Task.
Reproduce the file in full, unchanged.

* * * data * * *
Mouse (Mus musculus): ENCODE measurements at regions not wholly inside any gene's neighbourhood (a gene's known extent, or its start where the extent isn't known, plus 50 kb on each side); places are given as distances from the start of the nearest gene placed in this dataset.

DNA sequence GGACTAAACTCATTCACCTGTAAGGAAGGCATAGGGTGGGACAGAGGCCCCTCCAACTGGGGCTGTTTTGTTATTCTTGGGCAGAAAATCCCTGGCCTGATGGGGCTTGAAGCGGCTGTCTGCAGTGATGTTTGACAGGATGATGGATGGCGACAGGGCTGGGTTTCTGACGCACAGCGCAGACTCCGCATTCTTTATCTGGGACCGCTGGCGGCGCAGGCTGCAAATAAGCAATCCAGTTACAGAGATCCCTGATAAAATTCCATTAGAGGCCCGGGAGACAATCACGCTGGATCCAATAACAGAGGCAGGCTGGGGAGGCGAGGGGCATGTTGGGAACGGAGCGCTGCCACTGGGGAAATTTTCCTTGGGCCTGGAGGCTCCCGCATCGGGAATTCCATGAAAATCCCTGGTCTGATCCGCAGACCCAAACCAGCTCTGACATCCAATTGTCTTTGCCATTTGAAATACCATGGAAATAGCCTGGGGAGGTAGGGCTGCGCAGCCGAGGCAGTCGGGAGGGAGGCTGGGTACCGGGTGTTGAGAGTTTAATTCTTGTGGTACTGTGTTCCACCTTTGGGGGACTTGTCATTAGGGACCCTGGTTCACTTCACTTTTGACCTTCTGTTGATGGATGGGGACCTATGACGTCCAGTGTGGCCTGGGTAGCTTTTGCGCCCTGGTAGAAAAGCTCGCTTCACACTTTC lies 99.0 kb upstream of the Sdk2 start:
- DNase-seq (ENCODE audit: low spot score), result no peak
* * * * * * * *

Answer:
Mouse (Mus musculus): ENCODE measurements at regions not wholly inside any gene's neighbourhood (a gene's known extent, or its start where the extent isn't known, plus 50 kb on each side); places are given as distances from the start of the nearest gene placed in this dataset.

DNA sequence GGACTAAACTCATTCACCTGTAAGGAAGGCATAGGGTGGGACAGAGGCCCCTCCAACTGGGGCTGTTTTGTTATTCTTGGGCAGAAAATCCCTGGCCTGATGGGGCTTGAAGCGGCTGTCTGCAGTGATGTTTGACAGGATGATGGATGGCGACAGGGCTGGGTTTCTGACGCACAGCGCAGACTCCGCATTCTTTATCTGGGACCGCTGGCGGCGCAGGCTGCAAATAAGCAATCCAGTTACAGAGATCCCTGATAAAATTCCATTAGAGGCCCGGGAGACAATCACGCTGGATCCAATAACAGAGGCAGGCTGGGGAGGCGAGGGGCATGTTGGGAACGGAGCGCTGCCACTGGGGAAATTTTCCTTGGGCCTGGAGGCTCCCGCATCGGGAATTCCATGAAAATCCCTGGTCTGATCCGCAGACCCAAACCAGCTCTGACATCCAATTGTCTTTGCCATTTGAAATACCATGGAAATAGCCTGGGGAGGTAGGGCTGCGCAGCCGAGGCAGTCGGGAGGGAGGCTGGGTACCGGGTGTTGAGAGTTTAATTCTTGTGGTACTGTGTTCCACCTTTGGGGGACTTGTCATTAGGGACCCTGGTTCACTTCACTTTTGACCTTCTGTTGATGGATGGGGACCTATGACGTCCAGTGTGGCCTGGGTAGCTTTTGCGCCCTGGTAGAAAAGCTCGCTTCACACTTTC lies 99.0 kb upstream of the Sdk2 start:
- DNase-seq (ENCODE audit: low spot score), result no peak